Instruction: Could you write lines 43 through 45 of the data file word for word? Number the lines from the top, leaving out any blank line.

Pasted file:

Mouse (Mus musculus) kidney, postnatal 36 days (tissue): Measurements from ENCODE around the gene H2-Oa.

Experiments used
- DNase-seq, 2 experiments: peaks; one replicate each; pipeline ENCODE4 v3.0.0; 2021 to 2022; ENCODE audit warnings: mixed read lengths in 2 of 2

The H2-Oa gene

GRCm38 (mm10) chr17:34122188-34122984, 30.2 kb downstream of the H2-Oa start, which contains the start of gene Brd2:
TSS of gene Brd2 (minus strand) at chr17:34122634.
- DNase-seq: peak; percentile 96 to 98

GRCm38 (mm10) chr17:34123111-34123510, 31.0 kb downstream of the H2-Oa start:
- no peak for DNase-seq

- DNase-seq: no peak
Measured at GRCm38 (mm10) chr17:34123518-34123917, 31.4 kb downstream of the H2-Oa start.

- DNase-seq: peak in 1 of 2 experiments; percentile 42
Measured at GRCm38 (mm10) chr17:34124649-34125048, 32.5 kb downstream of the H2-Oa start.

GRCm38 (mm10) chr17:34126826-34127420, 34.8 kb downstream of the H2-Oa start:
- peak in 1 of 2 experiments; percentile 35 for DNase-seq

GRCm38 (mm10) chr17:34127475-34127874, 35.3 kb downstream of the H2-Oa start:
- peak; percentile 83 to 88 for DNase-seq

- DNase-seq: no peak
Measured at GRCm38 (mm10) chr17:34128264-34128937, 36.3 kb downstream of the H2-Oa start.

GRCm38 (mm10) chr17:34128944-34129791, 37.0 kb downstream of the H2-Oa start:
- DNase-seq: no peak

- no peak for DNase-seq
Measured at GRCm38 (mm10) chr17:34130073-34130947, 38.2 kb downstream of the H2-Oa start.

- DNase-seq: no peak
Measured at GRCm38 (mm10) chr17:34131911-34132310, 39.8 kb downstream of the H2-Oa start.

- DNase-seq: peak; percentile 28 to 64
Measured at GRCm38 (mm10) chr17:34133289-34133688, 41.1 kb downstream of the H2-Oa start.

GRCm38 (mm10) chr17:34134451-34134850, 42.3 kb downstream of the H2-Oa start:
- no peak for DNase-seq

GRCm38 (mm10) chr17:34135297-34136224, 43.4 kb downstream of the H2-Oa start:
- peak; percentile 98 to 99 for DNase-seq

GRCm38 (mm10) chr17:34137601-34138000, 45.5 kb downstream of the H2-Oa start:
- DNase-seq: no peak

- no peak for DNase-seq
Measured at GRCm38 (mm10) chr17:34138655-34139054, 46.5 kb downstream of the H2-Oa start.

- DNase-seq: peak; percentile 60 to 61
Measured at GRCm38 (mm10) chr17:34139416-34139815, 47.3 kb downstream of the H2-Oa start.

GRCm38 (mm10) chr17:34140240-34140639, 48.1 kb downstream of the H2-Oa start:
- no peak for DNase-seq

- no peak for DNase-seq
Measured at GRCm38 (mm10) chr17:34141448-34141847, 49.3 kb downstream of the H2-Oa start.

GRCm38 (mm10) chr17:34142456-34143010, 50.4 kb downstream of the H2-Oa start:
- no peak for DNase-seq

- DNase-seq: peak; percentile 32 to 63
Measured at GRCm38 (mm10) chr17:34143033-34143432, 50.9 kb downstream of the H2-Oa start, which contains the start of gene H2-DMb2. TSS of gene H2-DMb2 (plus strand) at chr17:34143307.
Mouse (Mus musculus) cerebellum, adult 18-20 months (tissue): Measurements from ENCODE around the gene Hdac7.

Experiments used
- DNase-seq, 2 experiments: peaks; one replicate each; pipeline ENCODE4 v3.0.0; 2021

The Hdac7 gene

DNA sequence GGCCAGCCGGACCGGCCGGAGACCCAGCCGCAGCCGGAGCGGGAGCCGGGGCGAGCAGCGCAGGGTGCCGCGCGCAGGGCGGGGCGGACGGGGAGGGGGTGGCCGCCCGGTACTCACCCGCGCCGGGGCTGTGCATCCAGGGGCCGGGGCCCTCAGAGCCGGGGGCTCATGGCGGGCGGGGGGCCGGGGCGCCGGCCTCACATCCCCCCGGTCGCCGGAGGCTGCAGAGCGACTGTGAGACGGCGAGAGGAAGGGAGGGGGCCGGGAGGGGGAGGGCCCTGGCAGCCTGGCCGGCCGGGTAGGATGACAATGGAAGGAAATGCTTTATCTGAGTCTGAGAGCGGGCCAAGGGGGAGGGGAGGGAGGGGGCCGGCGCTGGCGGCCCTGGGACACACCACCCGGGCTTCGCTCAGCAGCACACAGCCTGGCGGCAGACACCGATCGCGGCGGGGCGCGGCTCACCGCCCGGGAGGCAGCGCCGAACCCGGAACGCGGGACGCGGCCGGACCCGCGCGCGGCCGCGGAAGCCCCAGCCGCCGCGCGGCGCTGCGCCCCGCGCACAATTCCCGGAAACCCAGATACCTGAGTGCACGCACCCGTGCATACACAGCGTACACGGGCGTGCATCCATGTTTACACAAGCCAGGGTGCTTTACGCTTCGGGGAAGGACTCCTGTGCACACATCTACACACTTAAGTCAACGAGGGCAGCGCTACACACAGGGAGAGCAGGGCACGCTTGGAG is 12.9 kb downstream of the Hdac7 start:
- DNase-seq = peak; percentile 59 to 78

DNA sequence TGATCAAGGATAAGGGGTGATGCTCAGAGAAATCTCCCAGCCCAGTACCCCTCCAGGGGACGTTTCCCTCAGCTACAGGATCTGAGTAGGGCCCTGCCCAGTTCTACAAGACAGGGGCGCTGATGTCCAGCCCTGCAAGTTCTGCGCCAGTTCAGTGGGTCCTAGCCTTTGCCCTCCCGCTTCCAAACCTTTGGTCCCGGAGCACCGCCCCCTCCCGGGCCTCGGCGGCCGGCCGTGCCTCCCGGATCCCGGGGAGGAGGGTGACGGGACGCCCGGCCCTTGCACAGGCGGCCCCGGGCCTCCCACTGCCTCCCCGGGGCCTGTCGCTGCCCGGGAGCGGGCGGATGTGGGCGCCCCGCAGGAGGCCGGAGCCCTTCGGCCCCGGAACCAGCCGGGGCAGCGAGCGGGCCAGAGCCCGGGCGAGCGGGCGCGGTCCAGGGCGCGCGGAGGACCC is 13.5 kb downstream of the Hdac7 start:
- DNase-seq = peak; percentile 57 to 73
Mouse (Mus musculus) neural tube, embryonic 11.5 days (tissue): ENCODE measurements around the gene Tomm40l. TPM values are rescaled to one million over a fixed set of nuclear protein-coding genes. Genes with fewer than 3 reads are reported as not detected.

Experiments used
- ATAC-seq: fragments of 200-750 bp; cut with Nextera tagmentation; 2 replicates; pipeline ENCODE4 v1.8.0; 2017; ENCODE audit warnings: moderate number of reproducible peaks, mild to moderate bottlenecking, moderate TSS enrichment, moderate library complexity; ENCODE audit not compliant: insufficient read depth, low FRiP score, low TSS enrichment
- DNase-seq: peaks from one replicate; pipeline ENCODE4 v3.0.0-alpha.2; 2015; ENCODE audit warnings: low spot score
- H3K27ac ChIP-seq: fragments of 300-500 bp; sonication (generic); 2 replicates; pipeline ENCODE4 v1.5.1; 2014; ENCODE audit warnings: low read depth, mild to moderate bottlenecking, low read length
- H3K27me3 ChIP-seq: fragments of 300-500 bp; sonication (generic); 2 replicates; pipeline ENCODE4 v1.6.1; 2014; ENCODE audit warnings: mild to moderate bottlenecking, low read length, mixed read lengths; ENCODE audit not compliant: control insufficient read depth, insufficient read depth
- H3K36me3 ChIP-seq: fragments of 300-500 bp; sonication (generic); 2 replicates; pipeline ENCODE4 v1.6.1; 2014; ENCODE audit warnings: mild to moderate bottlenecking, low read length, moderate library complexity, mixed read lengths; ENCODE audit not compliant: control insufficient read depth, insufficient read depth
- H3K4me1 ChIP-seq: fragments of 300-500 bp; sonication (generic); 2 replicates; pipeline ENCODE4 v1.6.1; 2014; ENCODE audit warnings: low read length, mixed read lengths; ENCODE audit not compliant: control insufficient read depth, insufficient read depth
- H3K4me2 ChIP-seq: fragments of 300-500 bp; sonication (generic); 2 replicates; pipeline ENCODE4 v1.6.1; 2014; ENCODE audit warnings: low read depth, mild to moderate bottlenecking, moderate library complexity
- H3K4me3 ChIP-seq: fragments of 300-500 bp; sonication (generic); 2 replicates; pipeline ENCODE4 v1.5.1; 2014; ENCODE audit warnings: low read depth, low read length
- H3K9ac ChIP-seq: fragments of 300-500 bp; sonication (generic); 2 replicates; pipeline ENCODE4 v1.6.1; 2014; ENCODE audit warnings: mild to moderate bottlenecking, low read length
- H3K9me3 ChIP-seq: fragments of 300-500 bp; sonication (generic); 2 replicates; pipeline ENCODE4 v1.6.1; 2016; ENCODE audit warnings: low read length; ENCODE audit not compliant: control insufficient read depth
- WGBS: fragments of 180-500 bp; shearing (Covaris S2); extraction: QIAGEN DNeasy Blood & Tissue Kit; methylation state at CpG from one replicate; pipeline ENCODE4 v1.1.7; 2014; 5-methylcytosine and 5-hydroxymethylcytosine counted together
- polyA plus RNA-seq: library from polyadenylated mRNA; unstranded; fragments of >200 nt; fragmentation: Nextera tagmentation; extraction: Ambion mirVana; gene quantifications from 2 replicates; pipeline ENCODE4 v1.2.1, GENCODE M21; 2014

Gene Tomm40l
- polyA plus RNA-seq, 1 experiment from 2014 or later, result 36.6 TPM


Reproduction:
- no peak for DNase-seq

- DNase-seq: peak; percentile 32 to 63
Measured at GRCm38 (mm10) chr17:34143033-34143432, 50.9 kb downstream of the H2-Oa start, which contains the start of gene H2-DMb2. TSS of gene H2-DMb2 (plus strand) at chr17:34143307.